And that was just the Assembly side of things. As you know, in order for a bill to become law, an identical version must be passed by both the Assembly and the Senate before it can be signed into law by the Governor. If one house adds an amendment at the last minute, the other house must pass the amendment as well. If they don’t, the bill effectively dies. What we saw this spring was a game of legislative chicken between both houses of the Legislature. The Assembly finished their business first, with the Speaker vowing that we would not be back in session until next year. So all of our bills were sent over to the Senate where some of them were passed and some of them were not. But some of them were amended.




The Senators argued that their amendments made those bills better – but from a practical standpoint, they also knew the Assembly was done. If they added an amendment, it would kill the bill. In some cases, that is exactly what they decided to do. In others, they simply refused to take up the bill at all.


• The Senate amendment removed a provision that would allow someone who was harmed by someone else’s withdrawal of water to file a nuisance action against that person.


• Despite passing the Assembly on a bipartisan vote, the Senate chose not to even take up the bill for a vote.


• The Senate chose to only take up three of the ten bills.

And lest you think that all of this was one house’s fault or the other, here are some bills that neither house chose to deal with:

• Creating nonpartisan redistricting
• Putting more money back into our public schools
• Allowing college students to refinance their student loans, just like homeowners
• Reporting fraud against WEDC

Even though my colleagues have called it quits, I’m still hard at work. My door is always open if you ever have any questions about legislative issues or are facing any problems with state government. And even though everyone is saying we are done for the year, there is always a chance that the Legislature will be called in for a special session.



One good thing to come out of all this was that a bill of mine passed the Assembly. My colleague Sen. Bewley and I introduced a bill designed to close a loophole regarding gun threats made to schools. It didn’t get a vote in the Senate but I am hopeful that we will be able to bring the bill up again next session.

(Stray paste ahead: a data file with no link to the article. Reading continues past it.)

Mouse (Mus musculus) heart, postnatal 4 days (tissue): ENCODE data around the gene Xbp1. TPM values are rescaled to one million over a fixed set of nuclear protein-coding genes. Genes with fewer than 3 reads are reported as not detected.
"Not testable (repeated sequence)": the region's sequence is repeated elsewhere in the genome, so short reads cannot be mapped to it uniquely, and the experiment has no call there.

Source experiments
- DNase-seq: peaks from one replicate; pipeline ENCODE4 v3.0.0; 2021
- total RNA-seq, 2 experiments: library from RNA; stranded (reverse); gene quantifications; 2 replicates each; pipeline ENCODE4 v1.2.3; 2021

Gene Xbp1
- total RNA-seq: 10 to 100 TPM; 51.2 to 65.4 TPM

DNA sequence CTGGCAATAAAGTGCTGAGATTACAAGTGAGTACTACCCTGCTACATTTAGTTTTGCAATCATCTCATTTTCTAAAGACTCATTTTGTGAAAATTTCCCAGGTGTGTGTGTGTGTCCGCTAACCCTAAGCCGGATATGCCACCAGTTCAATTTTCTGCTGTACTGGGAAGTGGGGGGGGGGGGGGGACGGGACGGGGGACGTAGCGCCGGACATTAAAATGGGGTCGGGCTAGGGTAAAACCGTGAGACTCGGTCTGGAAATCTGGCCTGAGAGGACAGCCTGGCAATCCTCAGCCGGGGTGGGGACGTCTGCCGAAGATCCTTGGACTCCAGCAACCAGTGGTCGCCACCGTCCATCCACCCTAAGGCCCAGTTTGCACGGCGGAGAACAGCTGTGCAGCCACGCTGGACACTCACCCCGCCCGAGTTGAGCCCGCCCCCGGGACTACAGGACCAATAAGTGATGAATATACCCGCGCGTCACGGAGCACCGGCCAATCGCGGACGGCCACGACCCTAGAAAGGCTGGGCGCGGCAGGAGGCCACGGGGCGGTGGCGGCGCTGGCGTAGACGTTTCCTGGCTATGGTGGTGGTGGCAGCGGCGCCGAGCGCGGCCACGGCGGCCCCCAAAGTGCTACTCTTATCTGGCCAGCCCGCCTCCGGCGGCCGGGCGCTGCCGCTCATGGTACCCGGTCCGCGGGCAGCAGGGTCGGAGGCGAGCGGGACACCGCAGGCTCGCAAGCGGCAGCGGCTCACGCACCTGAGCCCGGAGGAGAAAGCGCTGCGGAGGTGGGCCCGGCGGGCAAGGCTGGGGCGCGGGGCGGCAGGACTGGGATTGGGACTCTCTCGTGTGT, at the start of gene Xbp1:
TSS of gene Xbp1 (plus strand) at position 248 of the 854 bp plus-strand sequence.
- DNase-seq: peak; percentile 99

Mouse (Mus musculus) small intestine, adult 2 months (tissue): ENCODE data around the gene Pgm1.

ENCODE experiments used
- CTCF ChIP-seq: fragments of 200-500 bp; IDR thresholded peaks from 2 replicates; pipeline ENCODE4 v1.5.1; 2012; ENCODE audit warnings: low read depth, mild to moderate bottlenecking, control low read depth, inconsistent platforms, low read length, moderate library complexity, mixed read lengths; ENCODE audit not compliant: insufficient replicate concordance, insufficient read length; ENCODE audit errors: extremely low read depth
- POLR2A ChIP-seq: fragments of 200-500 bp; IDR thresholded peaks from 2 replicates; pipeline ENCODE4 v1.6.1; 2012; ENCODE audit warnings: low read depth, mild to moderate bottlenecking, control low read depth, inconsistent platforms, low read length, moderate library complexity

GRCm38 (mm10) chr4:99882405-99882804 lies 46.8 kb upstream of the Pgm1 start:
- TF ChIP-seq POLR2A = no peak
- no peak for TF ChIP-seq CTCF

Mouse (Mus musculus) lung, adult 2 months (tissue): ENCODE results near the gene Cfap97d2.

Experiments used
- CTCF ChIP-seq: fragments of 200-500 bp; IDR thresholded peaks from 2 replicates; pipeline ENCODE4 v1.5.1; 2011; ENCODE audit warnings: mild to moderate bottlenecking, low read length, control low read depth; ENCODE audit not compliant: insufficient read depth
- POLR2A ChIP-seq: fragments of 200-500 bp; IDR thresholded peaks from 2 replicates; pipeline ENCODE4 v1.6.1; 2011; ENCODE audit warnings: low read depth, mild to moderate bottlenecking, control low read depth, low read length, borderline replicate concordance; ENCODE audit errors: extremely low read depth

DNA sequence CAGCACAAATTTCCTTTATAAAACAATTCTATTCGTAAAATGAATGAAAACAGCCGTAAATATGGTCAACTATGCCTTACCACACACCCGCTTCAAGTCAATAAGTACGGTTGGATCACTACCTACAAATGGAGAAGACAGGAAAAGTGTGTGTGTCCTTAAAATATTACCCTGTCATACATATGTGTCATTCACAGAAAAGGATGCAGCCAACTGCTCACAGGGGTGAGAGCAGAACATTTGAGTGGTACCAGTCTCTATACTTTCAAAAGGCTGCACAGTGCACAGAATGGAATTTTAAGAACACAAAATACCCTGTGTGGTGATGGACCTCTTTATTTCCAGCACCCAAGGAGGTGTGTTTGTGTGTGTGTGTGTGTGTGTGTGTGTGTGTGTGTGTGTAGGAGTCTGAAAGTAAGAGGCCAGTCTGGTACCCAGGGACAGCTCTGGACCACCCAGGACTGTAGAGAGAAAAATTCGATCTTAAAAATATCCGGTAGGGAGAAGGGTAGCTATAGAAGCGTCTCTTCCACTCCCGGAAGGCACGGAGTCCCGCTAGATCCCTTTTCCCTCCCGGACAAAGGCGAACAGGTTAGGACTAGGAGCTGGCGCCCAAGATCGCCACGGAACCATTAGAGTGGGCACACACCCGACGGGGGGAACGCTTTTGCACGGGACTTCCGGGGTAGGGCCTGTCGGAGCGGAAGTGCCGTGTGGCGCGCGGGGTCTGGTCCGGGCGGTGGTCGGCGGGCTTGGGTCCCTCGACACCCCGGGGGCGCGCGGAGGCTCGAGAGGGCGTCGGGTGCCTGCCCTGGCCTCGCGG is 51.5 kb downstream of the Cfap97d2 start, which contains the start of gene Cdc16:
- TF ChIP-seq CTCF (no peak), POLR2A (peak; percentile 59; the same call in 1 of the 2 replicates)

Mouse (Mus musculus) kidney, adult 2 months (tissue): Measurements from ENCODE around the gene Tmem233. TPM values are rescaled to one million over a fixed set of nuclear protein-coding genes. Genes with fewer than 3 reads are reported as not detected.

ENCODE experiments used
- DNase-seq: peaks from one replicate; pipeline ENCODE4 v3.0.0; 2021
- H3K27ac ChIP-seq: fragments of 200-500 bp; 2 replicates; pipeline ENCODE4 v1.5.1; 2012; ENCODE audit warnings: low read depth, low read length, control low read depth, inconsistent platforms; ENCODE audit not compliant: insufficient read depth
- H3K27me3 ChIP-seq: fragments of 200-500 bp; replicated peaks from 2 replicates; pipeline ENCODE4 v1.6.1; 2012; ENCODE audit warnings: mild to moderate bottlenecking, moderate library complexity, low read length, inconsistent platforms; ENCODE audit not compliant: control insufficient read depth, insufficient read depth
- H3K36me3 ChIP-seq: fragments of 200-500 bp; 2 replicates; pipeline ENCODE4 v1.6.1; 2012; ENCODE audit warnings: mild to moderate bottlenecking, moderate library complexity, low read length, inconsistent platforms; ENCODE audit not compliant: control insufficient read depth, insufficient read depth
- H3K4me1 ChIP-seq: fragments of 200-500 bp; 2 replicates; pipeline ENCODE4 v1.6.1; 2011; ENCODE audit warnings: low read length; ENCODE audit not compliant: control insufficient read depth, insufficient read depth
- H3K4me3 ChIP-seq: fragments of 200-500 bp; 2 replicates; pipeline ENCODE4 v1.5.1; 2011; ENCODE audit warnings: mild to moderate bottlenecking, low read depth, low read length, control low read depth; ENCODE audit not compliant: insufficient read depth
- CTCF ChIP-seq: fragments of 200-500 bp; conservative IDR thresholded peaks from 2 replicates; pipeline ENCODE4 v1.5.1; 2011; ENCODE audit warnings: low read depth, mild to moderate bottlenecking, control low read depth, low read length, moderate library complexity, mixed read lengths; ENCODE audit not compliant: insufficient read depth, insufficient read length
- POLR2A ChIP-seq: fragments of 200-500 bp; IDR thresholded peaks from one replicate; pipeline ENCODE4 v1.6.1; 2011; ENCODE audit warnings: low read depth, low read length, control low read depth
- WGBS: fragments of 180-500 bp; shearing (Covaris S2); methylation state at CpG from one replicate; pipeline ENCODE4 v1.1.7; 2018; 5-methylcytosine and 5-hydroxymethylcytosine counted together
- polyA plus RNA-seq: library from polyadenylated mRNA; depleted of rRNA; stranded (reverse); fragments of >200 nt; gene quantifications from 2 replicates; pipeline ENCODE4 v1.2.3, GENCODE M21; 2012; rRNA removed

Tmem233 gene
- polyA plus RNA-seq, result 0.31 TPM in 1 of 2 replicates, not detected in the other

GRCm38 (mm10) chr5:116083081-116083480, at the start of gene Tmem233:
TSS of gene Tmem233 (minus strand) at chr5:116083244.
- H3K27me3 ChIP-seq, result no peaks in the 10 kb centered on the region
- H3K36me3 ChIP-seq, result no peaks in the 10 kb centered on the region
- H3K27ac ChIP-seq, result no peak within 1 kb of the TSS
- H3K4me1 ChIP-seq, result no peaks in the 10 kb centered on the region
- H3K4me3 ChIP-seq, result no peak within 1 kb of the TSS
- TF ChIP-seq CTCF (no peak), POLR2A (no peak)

Here is some background. In Wisconsin, if you call in a bomb threat to a school, the District Attorney can charge you with a felony. But, if you call in a gun threat to a school, the DA can only charge you with disorderly conduct, the lowest misdemeanor, nothing more. That didn’t make sense to me and it didn’t make sense to DA’s, police, and school districts around the state. Under our bill, DA’s would have the option to charge someone who threatens to bring a firearm to a school to shoot people with a felony.

Another interesting thing about this bill was that the idea for it came directly from a constituent. They found the loophole and they contacted their state representatives with the suggestion of how to close it. We were then able to shepherd the bill through the Assembly hearing process and eventually on to the floor.

While we didn’t reach the desired outcome of getting this bill signed into law, I hope this story inspires you to write to me with your suggestions for legislation. The best bill ideas come from the people and it allows me to do what you elected me to do – namely, represent you.




State Representative

94th Assembly District


Click Here to Take My Legislative Survey




If you would like to have your name removed from this email list, please reply to this message with “Unsubscribe” in the subject line